HEUVELI do come back, however, after that column that summer to in that same summer I also wrote that, you know, he could come back and regroup. It wasn't too -- it wasn't too late, but it is true that President Obama has passed two major pieces of legislation, the healthcare bill and the Financial Reform Act. But because he, in my view, did not fight, did not draw lines in the sand, and led too much by compromise, he allowed corporate interest lobbyists to dilute, gut these bills so that they're not as strong as they could have been, and not commensurate with the scale of the crisis we continue to confront both in the financial area, the economic arena, and the healthcare arena.
KAYBut when you listen to his campaign speeches and his stressing of we are not blue America, we are not red America, we are purple America, doesn't that have to lead you to the conclusion that this was a president was going to come in with conciliation, finding compromise as one of his guiding principles?
HEUVELAbsolutely. I mean, there is no question that he -- by the way, he came...
KAYAnd it one of the things, actually that many people loved about his campaign, perhaps not progressives, but...
HEUVELYou know, I think -- no. But I think many people, you know, in many ways -- and he wrote about this in one of his books, I don't know if it was his first book, but he'd said at one point that he was a Rorshach, that people projected onto him what they wanted to here. But he did speak about changing the culture of Washington, and I think, not just for progressives, but for millions of Americans, that spoke to a sense that he would come to Washington and rebuild a government that would not be rigged against the interests of ordinary Americans, that would work for ordinary Americans, that would speak to their interests.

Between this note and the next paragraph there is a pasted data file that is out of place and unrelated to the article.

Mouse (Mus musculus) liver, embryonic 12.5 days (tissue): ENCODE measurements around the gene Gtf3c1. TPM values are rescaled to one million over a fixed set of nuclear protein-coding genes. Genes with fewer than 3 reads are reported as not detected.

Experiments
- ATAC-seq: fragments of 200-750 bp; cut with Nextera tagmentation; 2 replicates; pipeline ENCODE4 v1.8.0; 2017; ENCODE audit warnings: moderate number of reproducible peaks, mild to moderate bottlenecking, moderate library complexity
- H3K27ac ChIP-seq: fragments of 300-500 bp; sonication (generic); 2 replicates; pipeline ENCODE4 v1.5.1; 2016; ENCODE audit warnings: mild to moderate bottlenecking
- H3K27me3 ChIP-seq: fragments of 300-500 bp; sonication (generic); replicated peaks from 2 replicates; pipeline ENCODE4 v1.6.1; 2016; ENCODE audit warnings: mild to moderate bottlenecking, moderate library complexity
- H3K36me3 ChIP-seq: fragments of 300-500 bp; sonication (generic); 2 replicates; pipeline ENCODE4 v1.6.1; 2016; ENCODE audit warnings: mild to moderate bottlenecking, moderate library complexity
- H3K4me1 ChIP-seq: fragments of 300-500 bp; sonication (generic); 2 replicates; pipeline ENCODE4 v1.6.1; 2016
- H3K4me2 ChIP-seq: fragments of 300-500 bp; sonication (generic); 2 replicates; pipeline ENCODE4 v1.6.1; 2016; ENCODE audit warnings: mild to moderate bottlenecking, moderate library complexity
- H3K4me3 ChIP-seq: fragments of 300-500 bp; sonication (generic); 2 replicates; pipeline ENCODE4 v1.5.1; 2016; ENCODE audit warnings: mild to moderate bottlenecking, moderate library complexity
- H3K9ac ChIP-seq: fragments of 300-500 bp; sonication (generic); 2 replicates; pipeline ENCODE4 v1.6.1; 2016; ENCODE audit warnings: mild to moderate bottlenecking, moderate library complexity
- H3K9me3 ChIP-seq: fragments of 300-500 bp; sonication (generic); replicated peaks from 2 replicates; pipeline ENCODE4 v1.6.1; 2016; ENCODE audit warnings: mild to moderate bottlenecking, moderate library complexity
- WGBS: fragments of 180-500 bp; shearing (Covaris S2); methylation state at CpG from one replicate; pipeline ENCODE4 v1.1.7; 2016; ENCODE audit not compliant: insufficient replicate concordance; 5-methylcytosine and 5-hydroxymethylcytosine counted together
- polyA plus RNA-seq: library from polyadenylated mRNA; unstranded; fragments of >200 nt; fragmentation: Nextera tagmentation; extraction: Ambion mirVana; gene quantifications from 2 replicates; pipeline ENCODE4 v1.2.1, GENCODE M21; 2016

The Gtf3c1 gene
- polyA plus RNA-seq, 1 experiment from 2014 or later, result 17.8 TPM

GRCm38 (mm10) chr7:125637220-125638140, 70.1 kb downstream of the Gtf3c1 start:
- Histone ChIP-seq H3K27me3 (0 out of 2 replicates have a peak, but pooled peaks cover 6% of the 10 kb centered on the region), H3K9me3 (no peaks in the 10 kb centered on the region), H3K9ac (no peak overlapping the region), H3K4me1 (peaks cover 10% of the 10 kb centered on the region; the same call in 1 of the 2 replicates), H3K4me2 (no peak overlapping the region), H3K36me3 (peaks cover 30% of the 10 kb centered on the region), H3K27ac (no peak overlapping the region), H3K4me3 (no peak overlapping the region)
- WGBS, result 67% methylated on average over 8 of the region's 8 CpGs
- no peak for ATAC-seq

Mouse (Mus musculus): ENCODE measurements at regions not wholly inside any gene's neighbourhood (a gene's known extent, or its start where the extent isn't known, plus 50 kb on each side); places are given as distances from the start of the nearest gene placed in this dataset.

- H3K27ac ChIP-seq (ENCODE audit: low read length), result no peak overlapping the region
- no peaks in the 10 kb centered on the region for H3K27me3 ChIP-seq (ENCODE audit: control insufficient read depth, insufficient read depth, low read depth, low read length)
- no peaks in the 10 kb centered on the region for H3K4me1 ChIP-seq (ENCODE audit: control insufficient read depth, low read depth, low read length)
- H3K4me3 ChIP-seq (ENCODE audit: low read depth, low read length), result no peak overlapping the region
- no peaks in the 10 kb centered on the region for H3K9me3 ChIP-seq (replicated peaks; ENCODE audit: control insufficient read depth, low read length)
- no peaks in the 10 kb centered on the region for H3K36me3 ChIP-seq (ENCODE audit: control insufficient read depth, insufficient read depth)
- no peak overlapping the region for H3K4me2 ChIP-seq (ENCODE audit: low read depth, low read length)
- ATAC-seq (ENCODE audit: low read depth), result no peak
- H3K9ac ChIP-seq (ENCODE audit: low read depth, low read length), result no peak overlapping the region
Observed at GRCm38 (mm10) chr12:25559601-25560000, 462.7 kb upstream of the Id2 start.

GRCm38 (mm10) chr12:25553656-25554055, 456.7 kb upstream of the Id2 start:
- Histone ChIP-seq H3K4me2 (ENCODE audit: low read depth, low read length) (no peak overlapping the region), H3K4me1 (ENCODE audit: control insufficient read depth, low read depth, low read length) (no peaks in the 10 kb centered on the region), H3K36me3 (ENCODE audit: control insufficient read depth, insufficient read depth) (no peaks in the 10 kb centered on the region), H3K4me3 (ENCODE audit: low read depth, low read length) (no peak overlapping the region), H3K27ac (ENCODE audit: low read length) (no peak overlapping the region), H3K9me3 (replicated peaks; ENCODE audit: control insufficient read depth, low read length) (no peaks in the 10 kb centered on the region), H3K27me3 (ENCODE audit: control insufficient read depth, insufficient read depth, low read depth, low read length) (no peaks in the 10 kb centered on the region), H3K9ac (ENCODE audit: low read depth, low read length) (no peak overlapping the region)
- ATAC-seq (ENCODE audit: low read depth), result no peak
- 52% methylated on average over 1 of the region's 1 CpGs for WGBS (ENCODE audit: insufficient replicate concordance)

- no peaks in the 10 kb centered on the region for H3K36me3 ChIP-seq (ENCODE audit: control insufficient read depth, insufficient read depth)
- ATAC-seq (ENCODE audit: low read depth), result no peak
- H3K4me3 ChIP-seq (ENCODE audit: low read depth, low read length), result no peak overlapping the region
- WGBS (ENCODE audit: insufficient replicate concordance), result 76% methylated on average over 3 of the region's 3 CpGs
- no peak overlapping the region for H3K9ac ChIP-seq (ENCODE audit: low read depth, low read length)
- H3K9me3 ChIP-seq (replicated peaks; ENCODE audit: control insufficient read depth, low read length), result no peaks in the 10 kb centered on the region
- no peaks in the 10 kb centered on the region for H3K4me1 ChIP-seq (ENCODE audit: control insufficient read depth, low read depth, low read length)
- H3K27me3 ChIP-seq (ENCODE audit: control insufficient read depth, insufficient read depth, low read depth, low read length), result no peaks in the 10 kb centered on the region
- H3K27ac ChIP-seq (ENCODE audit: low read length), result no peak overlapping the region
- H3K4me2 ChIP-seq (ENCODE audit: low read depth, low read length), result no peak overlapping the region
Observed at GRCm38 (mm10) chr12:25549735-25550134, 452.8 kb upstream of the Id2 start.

HEUVELAnd common ground, fine, but common ground in investing in a country that would work for everyone and not just the very few. Yes. He comes to Washington, and he did come to national prominence as you know in the convention, I believe, of 2004 where he gave his red blue speech, but great leaders also come -- they see what they see and then they change course, and I think we're seeing that now. We can't wait, President Obama says. He is now doing some smart politics by executive order that he might have done earlier, but he is now seeing that he could have taken Plan B earlier and not confronted this obstructionist Republican party, and a corporate Democratic party that wasn't working with him, and found a way to craft a new politics.
KAYOkay. Katrina Vanden Heuvel. The book is "The Change I Believe In: Fighting for Progress in the Age of Obama." She's with me in the studio. The phone number here is 1-800-433-8850. The email address is firstname.lastname@example.org. Do send us your questions and comments. Of course you can find us on Twitter and Facebook as well. We're going to take a quick break. Stay listening.